The most important metrics surrounding lead times are speed and reliability. Obviously, shorter lead times allow you to get products as quickly as possible after you place an order, making it easier to process those items into your inventory to be ready for sale. But reliability is also critical, as being able to consistently predict lead time allows you to accurately calculate when you should be placing your orders.
To calculate your total supplier lead time, use this formula:
Lead time = Order processing time + Production lead time + Delivery lead time
The Difference Between Lead Time and Related Terms
Lead Time vs. Cycle Time
Lead time and cycle time are often confused in project management and manufacturing processes. Lead time refers to the total time taken from the initiation of a process to its completion, including any wait time or delays. It represents the overall duration required to deliver a product or service. On the other hand, cycle time refers to the actual time spent performing a specific task or activity within the overall process. Understanding and managing lead and cycle times can help optimize efficiency and identify workflow bottlenecks.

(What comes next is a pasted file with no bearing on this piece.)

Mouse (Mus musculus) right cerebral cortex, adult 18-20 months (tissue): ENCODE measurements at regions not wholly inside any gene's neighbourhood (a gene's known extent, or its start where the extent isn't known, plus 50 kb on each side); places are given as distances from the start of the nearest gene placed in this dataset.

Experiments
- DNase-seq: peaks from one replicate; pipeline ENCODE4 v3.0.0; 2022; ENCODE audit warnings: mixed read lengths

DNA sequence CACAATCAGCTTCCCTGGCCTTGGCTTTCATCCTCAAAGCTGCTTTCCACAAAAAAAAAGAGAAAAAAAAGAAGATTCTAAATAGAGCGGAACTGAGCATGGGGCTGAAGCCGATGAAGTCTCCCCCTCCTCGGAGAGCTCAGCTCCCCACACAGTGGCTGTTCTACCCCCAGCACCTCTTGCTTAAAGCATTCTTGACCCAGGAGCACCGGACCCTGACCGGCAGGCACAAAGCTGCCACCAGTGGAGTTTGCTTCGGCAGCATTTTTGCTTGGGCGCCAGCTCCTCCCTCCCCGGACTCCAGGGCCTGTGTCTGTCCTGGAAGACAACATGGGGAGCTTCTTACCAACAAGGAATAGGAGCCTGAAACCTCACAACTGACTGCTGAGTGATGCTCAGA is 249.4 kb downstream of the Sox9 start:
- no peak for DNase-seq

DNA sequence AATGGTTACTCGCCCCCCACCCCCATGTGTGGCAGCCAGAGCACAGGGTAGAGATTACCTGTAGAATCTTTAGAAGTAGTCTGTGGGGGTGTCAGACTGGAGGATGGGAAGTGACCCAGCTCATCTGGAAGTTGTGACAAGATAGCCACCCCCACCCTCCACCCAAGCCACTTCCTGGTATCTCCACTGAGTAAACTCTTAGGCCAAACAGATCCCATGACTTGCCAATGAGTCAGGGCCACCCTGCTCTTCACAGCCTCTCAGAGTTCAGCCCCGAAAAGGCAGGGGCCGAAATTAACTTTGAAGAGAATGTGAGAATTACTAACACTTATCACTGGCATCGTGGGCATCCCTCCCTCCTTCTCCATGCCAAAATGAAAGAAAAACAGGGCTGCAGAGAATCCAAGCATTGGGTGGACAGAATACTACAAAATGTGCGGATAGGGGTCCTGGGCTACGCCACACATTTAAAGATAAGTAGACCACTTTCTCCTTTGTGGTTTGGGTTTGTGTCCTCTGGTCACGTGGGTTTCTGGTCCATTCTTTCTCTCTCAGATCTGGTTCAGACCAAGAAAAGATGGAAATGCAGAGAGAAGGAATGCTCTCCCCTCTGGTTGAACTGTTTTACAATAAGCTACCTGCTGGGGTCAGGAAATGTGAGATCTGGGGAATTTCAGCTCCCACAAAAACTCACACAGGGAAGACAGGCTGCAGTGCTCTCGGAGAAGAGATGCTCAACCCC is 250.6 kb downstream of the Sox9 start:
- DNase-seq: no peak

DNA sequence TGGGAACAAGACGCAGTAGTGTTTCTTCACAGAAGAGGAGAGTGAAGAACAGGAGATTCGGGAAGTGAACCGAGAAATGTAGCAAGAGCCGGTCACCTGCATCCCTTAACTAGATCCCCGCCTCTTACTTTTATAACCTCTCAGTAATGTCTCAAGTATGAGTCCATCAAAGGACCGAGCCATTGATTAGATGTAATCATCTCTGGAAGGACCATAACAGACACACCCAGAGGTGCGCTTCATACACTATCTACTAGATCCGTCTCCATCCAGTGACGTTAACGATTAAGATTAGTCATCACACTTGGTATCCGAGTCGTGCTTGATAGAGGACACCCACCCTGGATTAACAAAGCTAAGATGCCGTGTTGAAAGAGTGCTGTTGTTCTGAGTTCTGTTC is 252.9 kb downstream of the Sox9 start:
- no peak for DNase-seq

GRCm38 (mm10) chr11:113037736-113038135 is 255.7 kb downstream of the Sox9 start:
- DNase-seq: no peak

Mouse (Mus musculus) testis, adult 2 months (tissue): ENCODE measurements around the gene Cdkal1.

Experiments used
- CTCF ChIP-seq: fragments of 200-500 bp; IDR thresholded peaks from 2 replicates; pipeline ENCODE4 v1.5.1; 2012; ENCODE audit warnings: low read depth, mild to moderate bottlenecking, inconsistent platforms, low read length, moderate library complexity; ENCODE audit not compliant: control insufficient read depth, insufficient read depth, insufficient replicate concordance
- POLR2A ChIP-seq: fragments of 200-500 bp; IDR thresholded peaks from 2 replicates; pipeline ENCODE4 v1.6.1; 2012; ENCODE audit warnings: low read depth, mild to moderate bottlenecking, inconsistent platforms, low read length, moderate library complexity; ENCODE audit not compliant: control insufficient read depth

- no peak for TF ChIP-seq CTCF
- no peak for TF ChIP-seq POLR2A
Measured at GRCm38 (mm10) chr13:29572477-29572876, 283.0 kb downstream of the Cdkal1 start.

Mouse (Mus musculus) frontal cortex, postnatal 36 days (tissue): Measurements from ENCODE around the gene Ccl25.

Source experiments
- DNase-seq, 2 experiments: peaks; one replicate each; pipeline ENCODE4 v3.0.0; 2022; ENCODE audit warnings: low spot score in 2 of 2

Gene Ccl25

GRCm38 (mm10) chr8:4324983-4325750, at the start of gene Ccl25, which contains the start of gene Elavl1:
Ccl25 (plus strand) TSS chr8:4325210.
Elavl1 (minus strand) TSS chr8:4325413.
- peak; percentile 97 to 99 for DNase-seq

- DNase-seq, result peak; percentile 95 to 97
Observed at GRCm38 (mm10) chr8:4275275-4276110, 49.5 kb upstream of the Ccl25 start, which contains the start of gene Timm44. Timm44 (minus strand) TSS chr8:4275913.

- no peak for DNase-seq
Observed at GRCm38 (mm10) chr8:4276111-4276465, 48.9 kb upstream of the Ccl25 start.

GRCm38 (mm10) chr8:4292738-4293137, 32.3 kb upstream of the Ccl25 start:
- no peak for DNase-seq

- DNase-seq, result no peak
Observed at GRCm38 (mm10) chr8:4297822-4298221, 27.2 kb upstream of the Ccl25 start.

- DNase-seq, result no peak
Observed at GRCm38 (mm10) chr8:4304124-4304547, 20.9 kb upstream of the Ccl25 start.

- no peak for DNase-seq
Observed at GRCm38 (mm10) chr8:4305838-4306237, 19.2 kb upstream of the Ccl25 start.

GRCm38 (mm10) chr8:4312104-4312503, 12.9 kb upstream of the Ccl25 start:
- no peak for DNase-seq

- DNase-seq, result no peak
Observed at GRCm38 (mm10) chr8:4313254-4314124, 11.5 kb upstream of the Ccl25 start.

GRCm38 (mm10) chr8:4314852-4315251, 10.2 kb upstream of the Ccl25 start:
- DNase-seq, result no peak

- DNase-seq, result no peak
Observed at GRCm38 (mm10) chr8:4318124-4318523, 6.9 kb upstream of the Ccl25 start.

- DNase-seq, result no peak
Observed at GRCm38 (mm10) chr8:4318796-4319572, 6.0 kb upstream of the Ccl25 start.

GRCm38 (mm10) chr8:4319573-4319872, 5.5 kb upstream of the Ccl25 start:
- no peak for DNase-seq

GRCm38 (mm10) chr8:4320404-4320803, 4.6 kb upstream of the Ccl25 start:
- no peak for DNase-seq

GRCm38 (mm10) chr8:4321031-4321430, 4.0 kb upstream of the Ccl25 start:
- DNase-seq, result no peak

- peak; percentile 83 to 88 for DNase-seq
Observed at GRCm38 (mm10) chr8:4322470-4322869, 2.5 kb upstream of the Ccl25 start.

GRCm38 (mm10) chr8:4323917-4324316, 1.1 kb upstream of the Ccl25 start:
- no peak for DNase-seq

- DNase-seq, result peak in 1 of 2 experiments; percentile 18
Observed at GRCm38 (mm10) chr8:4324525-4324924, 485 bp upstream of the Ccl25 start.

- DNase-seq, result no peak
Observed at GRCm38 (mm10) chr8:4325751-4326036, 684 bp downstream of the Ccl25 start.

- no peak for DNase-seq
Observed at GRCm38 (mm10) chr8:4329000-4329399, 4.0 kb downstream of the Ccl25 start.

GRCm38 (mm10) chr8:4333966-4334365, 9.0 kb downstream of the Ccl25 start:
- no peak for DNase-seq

Lead Time vs. TAKT Time
Lead time and TAKT time are two critical metrics used in process optimization, particularly in manufacturing settings. Lead time refers to the total time it takes for a product to move through a process or system from start to finish. TAKT time is a concept that focuses on the rate at which products must be produced to meet customer demand. It is derived from the available Net Production Time (NPT) divided by the customer demand rate. TAKT time is used by suppliers to establish a production pace that aligns with customer needs, ensuring a smooth flow of work and avoiding bottlenecks.